Greenberger v. Geico: Destroying Evidence Before Filing A Lawsuit Is Not A Good Idea
January 20, 2011
If you have a property damage claim and you go ahead and settle with your insurance company, you may be able to sue your insurance company if the settlement is inadequate and does not put you back in the same position as you were before the claim arose. However, if you sell the vehicle and/or junk it, the Court says that your claim will fall because without the evidence to be examined, you will not be able to prove your case and show that the insurance company short changed you. That is what happened to Steven Greenberger.
Steven Greenberger’s car was damaged in an accident, and the next day his insurer, GEICO General Insurance Co., estimated the damage and wrote him a check to cover his claim. Greenberger accepted this payment but never repaired the car. Instead, he donated the car to charity and later sued GEICO in state court alleging breach of contract, consumer fraud in violation of 815 ILL. COMP. STAT. 505/1 et seq., and common-law fraud. The suit was filed as a class action, so GEICO removed it to federal court under the Class Action Fairness Act, 28 U.S.C. § 1332d.
Though legally distinct, Greenbergers contract and fraud claims are all premised on the same basic factual allegation: that GEICO systematically omits necessary repairs from its collision-damage estimates in violation of the promise to restore the policyholders vehicle to its preloss condition. The district court sidestepped the class-certification question, dismissed the statutory consumer-fraud claim, and then entered summary judgment for GEICO on the breach-of-contract and common-law fraud counts.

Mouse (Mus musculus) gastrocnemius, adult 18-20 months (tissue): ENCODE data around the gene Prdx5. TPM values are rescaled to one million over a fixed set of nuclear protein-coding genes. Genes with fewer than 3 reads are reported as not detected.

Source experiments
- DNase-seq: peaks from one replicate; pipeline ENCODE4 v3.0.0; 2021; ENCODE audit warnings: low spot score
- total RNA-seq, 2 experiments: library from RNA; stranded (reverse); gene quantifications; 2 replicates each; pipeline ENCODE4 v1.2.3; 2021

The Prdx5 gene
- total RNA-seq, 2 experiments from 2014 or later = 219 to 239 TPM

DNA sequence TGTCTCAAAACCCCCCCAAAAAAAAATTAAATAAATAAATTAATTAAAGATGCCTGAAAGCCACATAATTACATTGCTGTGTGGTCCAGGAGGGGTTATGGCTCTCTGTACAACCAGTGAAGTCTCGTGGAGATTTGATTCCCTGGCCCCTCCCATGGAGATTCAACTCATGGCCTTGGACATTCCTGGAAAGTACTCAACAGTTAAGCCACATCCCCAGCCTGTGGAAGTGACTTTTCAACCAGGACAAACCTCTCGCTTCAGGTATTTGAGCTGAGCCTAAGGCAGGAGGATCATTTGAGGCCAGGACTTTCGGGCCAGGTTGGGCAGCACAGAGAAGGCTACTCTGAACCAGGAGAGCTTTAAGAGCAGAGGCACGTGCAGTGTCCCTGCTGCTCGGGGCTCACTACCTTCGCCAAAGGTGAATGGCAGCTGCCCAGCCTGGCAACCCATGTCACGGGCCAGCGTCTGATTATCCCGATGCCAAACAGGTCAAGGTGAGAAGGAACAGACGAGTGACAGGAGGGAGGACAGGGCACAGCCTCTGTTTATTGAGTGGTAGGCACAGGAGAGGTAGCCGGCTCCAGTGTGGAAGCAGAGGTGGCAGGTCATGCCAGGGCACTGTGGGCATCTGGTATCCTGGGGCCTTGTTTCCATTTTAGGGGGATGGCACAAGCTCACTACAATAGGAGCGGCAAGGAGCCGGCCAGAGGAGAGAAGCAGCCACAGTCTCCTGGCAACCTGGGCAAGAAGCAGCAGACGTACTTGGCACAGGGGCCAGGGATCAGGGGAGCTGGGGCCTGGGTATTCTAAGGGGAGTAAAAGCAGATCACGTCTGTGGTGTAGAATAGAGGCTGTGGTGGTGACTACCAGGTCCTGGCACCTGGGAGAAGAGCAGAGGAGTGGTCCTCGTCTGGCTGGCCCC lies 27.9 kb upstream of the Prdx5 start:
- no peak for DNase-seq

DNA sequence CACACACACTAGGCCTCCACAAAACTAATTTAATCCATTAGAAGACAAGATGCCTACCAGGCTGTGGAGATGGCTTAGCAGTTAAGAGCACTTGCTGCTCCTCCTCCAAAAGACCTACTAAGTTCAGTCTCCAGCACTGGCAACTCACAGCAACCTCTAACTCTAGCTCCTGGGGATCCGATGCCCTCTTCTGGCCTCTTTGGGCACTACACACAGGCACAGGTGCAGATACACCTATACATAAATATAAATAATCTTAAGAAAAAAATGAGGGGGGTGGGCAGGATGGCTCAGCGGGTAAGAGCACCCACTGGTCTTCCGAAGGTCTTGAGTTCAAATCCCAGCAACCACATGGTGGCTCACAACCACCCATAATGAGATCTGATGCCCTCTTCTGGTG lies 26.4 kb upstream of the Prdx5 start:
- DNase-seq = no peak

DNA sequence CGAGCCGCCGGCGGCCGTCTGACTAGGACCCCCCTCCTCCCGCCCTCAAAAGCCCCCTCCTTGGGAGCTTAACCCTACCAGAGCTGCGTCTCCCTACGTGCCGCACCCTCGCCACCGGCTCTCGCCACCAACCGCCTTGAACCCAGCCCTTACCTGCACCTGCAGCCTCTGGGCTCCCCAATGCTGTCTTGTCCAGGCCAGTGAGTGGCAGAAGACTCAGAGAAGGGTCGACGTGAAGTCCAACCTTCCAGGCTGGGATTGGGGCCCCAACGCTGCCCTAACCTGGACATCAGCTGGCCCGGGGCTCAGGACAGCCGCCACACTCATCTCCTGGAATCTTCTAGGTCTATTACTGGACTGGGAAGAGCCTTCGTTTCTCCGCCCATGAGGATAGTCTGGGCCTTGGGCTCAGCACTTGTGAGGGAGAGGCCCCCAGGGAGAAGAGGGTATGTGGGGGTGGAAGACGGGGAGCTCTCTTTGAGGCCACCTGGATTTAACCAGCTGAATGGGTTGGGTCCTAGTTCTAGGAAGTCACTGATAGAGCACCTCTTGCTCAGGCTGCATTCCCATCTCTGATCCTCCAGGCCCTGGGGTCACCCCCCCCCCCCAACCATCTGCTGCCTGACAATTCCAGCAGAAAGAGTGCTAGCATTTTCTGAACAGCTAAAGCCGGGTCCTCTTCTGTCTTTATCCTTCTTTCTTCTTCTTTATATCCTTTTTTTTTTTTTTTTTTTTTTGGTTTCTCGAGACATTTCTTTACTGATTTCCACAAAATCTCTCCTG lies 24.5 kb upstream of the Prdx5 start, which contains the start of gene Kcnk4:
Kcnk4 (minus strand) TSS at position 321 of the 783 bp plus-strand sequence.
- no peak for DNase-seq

Greenberger appeals.We affirm. All of Greenbergers claims are foreclosed by the Illinois Supreme Courts comprehensive decision in Avery v. State Farm Mutual Automobile Insurance Co.,835 N.E.2d 801 Ill. 2005. Among other important holdings, Avery established the common-sense proposition that a policyholders suit against his insurer for breach of its promise to restore his collision-damaged car to its preloss condition cannot succeed without an examination of the car. Id. at 826. Greenberger gave away his car, and without it, he cannot prove that what GEICO paid him was inadequate to restore the car to its preloss condition.
Avery also made clear that fraud claims must contain something more than reformulated allegations of a contractual breach. Id. at 844. Greenberger alleges that GEICO never intended to restore his car to its preloss condition and failed to disclose that it regularly breaches this contractual promise. These are breach-of-contract allegations dressed up in the language of fraud. They cannot support statutory or common-law fraud claims.